Adams Papers

From John Quincy Adams to Thomas Boylston Adams, 24 March 1804

24. March 1804.

An attempt was made this morning to postpone the adjournment for two days—from the 26th: (Monday next) to Wednesday the 28th:—The motion however was rejected—Next came a motion to meet to-morrow. yeas 3. nays about 20.—The motion to protract, will probably be renewed on Monday; but I believe without success.

A bill has pass’d the Senate, the object of which is to abandon the further building of the Capitol; to remove the place of Session of Congress to the President’s House, and to purchase or hire a house for the President—

A motion was some ten days ago offered to the Senate for consideration, to have the proceedings on the Impeachment of J. Pickering together with the documents filed in the cause, printed, as an Appendix to the Journals of the Session—It [was] this morning called up for consideration, and a majority voted not to t[. . .] aversion to have the proceedings printed, is not without its rea[. . .]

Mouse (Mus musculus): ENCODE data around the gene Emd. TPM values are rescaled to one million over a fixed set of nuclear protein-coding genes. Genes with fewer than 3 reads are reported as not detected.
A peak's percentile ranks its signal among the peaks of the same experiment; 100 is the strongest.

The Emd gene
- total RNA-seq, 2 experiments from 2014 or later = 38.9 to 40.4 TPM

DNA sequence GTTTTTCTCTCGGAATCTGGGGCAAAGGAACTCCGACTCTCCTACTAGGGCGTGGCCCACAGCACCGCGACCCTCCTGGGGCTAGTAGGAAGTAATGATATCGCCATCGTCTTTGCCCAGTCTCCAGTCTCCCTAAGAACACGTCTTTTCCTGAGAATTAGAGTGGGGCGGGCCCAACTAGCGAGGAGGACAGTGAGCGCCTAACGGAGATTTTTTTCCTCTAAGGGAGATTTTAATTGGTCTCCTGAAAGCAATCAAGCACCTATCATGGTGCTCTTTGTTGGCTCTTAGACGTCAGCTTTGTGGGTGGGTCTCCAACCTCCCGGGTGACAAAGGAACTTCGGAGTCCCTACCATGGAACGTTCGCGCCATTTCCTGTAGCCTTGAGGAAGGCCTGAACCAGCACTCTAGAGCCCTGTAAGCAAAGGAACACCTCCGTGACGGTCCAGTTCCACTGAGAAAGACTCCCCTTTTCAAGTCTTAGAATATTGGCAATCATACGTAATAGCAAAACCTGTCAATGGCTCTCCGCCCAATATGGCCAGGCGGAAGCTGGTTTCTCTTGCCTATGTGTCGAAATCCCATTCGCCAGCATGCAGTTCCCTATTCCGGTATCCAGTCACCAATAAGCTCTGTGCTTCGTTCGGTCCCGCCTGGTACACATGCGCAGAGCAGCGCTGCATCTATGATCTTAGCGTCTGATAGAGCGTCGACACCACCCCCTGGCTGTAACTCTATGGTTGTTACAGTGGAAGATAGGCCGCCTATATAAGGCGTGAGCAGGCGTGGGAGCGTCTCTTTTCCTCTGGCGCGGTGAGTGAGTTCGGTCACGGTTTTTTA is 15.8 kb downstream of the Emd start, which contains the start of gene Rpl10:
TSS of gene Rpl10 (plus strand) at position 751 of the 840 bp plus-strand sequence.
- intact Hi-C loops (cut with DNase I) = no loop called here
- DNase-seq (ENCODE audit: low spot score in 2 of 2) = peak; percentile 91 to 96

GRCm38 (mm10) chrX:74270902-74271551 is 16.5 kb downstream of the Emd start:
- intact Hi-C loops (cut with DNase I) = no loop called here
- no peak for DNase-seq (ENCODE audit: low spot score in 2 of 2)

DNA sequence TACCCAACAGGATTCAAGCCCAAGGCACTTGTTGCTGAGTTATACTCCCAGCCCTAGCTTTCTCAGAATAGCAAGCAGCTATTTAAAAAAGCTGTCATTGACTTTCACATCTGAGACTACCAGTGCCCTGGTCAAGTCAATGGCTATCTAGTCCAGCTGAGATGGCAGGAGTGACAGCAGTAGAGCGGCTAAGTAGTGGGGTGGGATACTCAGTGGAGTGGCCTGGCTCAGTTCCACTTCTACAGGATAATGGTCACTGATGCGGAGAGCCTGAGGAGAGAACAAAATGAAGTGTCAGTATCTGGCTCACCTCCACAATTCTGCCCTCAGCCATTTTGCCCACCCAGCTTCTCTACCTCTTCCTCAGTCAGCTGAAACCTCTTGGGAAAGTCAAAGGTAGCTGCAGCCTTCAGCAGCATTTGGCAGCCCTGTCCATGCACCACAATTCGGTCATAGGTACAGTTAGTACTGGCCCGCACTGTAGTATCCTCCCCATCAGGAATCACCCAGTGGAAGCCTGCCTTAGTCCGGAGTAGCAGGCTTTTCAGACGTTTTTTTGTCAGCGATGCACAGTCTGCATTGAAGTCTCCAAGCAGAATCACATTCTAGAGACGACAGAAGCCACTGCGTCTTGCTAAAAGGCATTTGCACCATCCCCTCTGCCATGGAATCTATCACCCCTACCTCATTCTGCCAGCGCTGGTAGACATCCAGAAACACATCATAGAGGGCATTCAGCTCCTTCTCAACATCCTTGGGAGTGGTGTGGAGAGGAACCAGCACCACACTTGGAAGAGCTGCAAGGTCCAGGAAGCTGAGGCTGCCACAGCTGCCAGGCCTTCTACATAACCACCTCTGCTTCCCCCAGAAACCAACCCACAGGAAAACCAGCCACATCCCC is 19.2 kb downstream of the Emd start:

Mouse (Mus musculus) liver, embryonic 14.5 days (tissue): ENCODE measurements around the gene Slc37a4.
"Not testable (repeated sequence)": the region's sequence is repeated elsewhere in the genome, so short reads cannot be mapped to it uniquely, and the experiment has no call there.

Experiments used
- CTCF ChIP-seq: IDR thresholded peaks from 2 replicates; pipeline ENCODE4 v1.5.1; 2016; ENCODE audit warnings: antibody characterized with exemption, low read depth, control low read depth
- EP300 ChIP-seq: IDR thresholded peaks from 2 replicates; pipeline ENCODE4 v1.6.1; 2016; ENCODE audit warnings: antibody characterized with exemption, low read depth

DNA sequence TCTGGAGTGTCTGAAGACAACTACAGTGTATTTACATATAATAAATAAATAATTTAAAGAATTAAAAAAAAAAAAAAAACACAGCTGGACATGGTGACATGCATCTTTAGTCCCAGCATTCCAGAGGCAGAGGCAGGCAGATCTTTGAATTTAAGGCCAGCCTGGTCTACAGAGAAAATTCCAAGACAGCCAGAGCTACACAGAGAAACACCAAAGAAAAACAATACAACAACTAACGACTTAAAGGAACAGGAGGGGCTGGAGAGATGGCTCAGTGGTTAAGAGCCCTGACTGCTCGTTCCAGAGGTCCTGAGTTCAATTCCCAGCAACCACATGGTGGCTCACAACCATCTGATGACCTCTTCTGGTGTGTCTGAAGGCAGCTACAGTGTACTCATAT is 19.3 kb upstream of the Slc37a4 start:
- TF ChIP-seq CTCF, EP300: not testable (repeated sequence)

You were lucky in having disqualified yourself to act as Counsel for my friend Mr. [. . .] I dissuaded him as much as I could from proceeding in his action—He had once by my advice referr’d the matter to arbitration—The report of the referees was against him; but it was informal. I never expected he would succeed better before the Supreme Court, and so advised him—His cause was at the best, questionable, and had you acted as his Counsel, you would have felt the discouraging influence of the doubtful circumstances of the case—So I hope you will come on the tapis, with a more propitious introduction.

We have debated untill this moment (past 5 o’clock P.M—A hungry hour) on the bill further to protect our Commerce in the Mediterranean against the Barbary powers, and to levy an additional tax for the purpose—It has pass’d to the third reading.

MHi: Adams Papers.

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